Don't want to move from this idyllic place, a National Historical
Sorry, meant as a hypothetical possibility - "Maybe"
No government tuition checks, please. Why impose another bureaucracy on
what already has plenty of paperpushers? Believe me, from my experiences
with granting agencies, instituting a simple paper check give-away will
lead to a need for 2-20 paper handlers per school, on top of the
paperhandlers at the "government" and not to speak of the possibilities
for gray or black markets.
The 20% increase in workload is not the point. I guess I was focusing
on all the down time they have now. Until this came up in the
negotiations and it was made public, I never in a million years would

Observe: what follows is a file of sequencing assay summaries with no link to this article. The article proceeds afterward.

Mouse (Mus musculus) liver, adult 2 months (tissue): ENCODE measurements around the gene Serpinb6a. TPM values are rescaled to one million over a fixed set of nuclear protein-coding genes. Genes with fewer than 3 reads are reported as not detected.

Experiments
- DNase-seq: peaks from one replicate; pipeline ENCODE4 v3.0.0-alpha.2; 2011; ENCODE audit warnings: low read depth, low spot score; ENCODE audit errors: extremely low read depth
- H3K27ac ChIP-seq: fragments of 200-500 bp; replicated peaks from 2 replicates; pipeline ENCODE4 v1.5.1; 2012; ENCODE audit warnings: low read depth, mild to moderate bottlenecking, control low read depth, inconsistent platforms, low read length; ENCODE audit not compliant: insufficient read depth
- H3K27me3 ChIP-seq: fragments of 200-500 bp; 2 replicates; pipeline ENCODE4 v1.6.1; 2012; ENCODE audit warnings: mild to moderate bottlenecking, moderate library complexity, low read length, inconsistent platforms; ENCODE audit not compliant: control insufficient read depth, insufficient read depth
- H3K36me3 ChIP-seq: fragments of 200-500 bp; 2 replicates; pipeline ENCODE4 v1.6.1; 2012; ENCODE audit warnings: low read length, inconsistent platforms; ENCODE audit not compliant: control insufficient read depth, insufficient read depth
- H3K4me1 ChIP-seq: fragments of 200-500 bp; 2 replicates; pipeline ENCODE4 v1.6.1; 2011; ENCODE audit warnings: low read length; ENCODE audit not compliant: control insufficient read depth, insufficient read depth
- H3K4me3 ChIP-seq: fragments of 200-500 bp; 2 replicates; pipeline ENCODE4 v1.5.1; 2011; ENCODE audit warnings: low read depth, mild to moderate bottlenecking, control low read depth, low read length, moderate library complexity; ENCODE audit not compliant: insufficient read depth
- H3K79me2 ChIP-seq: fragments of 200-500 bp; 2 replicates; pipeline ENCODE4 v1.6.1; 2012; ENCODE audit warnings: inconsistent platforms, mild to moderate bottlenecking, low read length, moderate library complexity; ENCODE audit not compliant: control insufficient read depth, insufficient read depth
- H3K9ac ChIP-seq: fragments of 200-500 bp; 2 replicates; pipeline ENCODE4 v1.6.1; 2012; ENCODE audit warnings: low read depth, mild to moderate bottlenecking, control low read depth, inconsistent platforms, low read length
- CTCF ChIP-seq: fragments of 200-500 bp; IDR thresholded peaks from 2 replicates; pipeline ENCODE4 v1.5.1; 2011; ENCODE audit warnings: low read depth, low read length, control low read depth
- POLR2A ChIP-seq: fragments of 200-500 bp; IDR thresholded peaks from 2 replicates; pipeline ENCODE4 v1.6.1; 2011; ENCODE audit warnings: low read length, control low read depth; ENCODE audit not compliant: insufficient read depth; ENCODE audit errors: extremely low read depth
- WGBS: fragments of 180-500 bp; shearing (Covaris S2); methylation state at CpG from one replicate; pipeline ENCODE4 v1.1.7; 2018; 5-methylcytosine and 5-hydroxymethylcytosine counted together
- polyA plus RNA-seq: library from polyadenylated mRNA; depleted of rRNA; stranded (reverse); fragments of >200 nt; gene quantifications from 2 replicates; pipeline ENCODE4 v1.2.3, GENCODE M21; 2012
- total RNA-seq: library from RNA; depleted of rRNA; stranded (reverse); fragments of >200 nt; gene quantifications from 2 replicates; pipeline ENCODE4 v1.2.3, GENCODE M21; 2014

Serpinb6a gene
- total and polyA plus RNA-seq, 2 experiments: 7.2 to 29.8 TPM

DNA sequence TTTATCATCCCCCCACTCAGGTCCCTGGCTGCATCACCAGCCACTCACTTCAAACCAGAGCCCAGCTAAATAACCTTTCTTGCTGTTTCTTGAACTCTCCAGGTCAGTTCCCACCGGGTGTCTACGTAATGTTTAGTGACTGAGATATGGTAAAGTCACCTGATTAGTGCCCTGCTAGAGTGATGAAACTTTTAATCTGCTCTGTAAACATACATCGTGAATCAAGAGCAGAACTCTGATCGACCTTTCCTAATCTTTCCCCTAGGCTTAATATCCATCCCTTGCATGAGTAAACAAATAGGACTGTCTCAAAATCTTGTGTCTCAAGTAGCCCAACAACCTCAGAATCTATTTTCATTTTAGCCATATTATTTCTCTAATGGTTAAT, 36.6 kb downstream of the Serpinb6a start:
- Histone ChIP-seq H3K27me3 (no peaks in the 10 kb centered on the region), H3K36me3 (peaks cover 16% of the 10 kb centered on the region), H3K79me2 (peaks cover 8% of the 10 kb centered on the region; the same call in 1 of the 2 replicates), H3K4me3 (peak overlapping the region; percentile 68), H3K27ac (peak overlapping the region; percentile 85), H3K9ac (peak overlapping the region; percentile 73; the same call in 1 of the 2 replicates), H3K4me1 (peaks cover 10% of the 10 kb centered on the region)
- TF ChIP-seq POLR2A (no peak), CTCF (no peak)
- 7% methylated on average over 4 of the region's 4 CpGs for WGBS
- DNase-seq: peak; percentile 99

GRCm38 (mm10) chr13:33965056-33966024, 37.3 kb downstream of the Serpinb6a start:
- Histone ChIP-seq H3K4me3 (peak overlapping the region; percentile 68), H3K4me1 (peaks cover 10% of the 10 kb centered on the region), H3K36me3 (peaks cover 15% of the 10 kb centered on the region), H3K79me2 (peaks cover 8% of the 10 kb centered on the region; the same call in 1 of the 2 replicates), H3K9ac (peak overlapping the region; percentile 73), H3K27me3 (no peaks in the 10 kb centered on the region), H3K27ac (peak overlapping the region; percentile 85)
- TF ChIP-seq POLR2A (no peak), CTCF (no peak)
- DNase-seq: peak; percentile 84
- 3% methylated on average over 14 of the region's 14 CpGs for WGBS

have thought that they only worked a little over 50% of the school
day. They say they need that time to grade papers and exams and
homework and such. I understand. Really. I do. But I don't know of
any other profession who is given that amount of "free time" at work.
And I sort of hate to say it but I know a number of people who work at
colleges. Two of them were fellow employees back in the day when I
was laid off--they were laid off, too, during the same downturn and we
were all int he same IT group. They say it is like they died and went
to heaven working at a college. The one guy said the most stress he
has is whenever payroll runs an he is in charge of payroll. He has
had exactly zero production problems in almost eight years in
payroll. The most stress he has is whenever he has keep an eye on the
jobs over weekends. if that is the limit to his stress, please, give
it to me.
I will trade you a year here, Han, for a year in your university. I
don't think you have been called while you were on the beach and had
to cut it short to go back and log into work for hours very often. or
called at all hours of the night because the system crashed, worked